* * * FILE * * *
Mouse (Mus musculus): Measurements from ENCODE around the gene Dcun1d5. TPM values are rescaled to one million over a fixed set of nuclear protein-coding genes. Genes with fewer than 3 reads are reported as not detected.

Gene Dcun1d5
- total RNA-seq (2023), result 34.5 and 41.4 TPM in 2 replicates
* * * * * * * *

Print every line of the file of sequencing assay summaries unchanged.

Mouse (Mus musculus): Measurements from ENCODE around the gene Dcun1d5. TPM values are rescaled to one million over a fixed set of nuclear protein-coding genes. Genes with fewer than 3 reads are reported as not detected.

Gene Dcun1d5
- total RNA-seq (2023), result 34.5 and 41.4 TPM in 2 replicates